Trash (1970 film)
|Directed by||Paul Morrissey|
|Written by||Paul Morrissey|
Trash (alternate title: Andy Warhol's Trash) is a 1970 American drama film directed and written by Paul Morrissey and starring Joe Dallesandro, Holly Woodlawn and Jane Forth. Dallesandro had previously starred in several other Andy Warhol/Paul Morrissey films such as The Loves of Ondine, Lonesome Cowboys, San Diego Surf, and Flesh. Dallesandro was Morrissey's preferred leading man.
Woodlawn made her screen debut in this film; director George Cukor famously instigated a write-in campaign to have her nominated for an Academy Award, but this didn't materialize. Jane Forth, a 17-year-old model, also makes her debut in this film. She would shortly afterwards appear on the cover of Look magazine. The film also features other Warhol superstars such as Andrea Feldman and Geri Miller. Sissy Spacek also made a quick uncredited appearance as 'a girl who sits at the bar' but was cut from the final film.
Joe Smith, a heroin addict, is on a quest to score more drugs. Joe has problematic relationship with his on-off, sexually frustrated girlfriend, Holly Sandiago.
During the course of the day, Joe overdoses in front of an upper-class couple, attempts to fool welfare into approving his methadone treatment by having Holly fake a pregnancy, and frustrates the women in his life with his drug-induced impotence.
- Joe Dallesandro as Joe
- Holly Woodlawn as Holly
- Jane Forth as Jane
- Michael Sklar as Welfare Investigator
- Geri Miller as Go-Go Dancer
- Andrea Feldman as Rich Girl
- Johnny Putnam as Boy From Yonkers
- Bruce Pecheur as Jane's Husband
- Diane Podlewski as Holly's Sister
- Sissy Spacek as 'a girl who sits at the bar' (uncredited, but edited out of the final film)
Roger Ebert of the Chicago Sun-Times gave the film two-and-a-half stars out of four and wrote that it was "aware of its own ludicrousness ... The humor grows out of the incongruity of the actors, the situation, the movie, the audience. 'Trash' passes right through pornography and emerges on the other side." Vincent Canby of The New York Times called the film "true-blue movie-making, almost epic, funny and vivid, though a bit rotten at the core," concluding, "'Trash' is alive, but like the people in it, it continually parodies itself, and thus it represents a kind of dead end in filmmaking." Variety wrote that the film was "the most comprehensible, least annoying and possibly most commercial of a long line of quasi-porno features from 'Chelsea Girls' to 'Lonesome Cowboys.' Gene Siskel of the Chicago Tribune gave the film three stars out of four and wrote, "The Warhol-Morrissey world is a strange one, but in many ways, especially if taken in infrequent doses, a far more real world than the formula Hollywood drama or comedy. The actors are solidly in touch with their madness and can improvise with wit." Kevin Kelly of The Boston Globe slammed the film as "worthless excess of an amateur rank beneath consideration." Kevin Thomas of the Los Angeles Times wrote, "What Morrissey did in his first film 'Flesh' and now in this sometimes uproariously funny, sometimes desperately sad new work is to draw upon the far-out scene of the Warhol superstars and utilize the same basic setups of extended dialogs between two or three people."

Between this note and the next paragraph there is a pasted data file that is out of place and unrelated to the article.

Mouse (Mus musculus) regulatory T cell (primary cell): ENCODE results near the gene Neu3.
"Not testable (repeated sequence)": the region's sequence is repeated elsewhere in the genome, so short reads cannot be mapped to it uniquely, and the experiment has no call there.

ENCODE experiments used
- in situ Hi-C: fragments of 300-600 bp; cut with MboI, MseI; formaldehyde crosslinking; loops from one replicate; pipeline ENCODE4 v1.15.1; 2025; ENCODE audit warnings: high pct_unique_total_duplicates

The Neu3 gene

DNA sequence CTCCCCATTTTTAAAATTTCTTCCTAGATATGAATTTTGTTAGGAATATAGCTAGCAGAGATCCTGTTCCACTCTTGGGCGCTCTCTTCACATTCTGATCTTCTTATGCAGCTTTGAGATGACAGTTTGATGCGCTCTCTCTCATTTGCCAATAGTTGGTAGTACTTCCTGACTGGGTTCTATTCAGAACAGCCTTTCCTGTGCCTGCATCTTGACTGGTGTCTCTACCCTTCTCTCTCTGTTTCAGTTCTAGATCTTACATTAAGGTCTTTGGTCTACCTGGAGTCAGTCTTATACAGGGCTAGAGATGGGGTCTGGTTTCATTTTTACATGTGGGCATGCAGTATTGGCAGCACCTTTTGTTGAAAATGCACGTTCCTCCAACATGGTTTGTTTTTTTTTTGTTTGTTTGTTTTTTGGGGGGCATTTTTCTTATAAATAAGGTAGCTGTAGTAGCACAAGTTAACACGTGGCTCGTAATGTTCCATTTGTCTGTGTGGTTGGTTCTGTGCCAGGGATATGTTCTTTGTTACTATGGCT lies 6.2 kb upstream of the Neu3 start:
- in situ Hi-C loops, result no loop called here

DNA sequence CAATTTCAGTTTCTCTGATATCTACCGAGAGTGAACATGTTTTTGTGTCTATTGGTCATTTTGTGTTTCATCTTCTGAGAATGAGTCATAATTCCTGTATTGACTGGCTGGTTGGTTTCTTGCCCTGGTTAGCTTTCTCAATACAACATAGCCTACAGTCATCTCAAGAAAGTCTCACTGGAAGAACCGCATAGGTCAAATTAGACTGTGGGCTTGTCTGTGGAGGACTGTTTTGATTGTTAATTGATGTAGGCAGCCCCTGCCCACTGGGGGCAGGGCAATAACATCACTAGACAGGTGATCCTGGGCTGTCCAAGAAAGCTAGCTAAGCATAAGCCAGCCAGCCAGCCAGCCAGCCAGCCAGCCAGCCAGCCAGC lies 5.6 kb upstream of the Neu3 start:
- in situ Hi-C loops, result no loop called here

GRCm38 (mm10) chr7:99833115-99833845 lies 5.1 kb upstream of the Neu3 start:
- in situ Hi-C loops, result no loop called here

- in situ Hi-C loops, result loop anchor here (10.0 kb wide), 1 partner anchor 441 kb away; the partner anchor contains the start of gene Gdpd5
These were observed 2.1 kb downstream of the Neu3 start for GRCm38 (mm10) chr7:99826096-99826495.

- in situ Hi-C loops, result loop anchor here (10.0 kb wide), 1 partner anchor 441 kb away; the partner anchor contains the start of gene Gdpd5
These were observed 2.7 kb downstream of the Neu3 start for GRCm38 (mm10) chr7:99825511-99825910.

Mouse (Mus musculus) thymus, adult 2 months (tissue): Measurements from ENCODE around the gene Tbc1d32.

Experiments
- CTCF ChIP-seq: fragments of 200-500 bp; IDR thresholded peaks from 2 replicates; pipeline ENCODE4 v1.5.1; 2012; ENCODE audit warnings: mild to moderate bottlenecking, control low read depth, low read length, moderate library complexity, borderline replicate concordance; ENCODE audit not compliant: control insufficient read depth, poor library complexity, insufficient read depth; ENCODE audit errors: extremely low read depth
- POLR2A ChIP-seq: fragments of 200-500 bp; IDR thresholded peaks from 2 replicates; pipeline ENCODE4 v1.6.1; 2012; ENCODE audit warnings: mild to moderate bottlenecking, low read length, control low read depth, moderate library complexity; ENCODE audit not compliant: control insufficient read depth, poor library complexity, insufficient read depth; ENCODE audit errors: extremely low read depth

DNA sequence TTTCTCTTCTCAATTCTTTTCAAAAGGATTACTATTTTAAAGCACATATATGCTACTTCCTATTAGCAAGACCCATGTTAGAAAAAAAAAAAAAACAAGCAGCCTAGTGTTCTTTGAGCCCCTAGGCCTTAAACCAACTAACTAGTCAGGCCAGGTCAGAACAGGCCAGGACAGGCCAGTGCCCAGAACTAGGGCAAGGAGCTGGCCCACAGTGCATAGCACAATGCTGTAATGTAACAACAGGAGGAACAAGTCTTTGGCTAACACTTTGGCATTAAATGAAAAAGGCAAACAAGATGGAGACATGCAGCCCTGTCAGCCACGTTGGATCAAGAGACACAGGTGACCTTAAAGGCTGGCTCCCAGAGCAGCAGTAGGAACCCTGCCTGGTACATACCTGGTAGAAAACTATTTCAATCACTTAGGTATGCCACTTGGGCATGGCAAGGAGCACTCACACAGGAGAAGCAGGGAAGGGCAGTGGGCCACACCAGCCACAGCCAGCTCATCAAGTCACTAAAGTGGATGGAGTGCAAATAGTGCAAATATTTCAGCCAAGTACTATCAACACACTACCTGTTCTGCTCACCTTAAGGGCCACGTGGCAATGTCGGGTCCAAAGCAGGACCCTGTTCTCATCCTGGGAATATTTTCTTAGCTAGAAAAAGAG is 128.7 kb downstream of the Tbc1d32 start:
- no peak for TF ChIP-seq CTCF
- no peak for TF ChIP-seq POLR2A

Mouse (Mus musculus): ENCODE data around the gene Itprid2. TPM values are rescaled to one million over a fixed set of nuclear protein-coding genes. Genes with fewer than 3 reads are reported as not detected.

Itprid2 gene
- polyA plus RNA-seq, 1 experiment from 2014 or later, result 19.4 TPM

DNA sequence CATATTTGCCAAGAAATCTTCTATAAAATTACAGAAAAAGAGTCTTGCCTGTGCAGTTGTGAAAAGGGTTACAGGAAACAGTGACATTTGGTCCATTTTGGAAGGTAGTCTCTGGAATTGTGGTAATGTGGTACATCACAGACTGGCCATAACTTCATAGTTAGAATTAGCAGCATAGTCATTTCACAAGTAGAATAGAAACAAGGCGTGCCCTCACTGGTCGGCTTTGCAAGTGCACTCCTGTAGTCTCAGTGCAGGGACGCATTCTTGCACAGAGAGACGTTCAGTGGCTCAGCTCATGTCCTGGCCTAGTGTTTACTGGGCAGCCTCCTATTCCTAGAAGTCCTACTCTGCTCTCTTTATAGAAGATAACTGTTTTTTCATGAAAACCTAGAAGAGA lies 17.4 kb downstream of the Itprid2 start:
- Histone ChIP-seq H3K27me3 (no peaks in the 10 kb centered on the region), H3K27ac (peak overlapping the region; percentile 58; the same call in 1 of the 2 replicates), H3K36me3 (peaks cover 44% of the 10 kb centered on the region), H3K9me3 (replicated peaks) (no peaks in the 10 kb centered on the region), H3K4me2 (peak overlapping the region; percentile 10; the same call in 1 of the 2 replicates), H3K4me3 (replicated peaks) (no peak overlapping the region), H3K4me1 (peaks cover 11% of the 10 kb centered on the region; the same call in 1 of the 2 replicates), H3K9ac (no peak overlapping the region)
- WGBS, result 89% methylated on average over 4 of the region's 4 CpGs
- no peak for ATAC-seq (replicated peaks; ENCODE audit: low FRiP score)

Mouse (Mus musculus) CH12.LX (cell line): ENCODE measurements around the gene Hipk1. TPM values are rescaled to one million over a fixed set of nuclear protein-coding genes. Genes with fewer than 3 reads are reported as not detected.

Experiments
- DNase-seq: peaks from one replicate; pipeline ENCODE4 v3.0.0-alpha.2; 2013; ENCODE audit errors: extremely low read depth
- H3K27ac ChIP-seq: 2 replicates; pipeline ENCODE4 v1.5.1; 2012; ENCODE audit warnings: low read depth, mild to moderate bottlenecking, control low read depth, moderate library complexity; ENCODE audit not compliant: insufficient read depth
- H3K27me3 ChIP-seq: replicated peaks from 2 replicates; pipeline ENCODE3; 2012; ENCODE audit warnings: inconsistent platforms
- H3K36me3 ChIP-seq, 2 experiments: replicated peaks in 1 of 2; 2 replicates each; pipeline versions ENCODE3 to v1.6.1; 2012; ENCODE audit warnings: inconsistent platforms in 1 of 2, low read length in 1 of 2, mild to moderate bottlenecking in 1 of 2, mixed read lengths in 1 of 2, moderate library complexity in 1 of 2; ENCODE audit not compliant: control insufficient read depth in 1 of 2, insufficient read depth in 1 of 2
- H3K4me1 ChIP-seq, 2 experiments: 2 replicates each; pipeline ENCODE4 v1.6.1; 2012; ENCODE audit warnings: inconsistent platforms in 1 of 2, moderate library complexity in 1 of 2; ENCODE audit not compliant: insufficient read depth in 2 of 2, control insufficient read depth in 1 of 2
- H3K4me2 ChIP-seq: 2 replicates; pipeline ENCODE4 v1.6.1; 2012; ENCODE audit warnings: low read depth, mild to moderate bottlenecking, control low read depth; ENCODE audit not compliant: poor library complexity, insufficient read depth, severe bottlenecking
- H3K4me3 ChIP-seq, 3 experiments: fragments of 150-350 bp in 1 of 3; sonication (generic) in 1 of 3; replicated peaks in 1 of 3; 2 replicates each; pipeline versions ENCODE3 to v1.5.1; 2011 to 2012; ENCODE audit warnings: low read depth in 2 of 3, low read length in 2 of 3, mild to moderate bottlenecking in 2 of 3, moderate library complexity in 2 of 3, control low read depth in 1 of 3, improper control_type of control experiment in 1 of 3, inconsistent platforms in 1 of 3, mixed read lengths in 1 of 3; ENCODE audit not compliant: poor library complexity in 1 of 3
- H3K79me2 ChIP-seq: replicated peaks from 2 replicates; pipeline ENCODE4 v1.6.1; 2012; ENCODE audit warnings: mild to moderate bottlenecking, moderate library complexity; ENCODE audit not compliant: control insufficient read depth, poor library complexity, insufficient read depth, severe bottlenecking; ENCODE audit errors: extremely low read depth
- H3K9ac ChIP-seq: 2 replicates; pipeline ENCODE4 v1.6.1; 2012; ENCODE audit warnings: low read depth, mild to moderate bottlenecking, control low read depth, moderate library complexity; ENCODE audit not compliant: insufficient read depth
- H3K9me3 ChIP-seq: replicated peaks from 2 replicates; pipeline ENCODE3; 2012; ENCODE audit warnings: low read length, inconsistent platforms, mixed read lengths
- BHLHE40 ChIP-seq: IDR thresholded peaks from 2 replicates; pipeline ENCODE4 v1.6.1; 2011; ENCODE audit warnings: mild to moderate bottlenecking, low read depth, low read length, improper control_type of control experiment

- Ebert, Roger (March 5, 1971). "Trash". RogerEbert.com. Retrieved December 19, 2018.
- Canby, Vincent (October 6, 1970). "Film: Andy Warhol's 'Trash' Arrives". The New York Times. 57.
- "Film Reviews: Trash". Variety. September 30, 1970. 20.
- Siskel, Gene (March 1, 1971). "Trash". Chicago Tribune]]. Section 2, p. 13.
- Kelly, Kevin (October 18, 1970). "Warhol's 'Trash' precisely that". The Boston Globe. A-17.
- Thomas, Kevin (December 25, 1970). "'Trash' an Urban Odyssey". Los Angeles Times. Part IV, p. 27.